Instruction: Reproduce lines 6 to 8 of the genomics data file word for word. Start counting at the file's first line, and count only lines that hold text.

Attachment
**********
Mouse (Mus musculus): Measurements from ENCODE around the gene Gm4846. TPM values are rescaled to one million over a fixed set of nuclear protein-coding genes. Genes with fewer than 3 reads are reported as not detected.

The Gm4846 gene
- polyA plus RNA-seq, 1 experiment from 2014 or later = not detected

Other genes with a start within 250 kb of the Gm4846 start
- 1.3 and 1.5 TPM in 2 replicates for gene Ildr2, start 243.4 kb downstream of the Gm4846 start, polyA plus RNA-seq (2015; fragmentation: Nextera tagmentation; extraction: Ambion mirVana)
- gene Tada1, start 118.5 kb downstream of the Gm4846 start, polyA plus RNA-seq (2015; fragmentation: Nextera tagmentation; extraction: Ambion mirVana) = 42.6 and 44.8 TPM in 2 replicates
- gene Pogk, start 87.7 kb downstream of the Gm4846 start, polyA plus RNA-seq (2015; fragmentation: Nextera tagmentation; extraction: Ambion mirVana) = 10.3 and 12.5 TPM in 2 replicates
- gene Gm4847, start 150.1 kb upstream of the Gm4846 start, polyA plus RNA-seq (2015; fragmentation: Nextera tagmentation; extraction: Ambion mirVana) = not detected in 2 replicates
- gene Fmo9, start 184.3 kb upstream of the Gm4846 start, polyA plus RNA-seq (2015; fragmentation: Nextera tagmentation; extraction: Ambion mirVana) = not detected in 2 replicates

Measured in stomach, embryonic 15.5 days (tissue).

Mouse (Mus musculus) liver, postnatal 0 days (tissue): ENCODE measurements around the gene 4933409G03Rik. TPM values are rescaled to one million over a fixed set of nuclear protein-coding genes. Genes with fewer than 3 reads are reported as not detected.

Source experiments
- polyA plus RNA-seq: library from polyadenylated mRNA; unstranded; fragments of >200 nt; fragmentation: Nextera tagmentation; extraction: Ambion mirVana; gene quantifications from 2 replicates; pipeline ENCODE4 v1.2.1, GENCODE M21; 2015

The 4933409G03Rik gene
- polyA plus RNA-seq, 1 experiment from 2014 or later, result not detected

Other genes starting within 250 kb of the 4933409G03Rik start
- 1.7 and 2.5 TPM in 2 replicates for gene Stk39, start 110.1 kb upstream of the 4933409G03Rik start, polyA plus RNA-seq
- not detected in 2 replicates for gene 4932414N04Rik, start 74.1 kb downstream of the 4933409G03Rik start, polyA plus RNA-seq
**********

- gene Tada1, start 118.5 kb downstream of the Gm4846 start, polyA plus RNA-seq (2015; fragmentation: Nextera tagmentation; extraction: Ambion mirVana) = 42.6 and 44.8 TPM in 2 replicates
- gene Pogk, start 87.7 kb downstream of the Gm4846 start, polyA plus RNA-seq (2015; fragmentation: Nextera tagmentation; extraction: Ambion mirVana) = 10.3 and 12.5 TPM in 2 replicates
- gene Gm4847, start 150.1 kb upstream of the Gm4846 start, polyA plus RNA-seq (2015; fragmentation: Nextera tagmentation; extraction: Ambion mirVana) = not detected in 2 replicates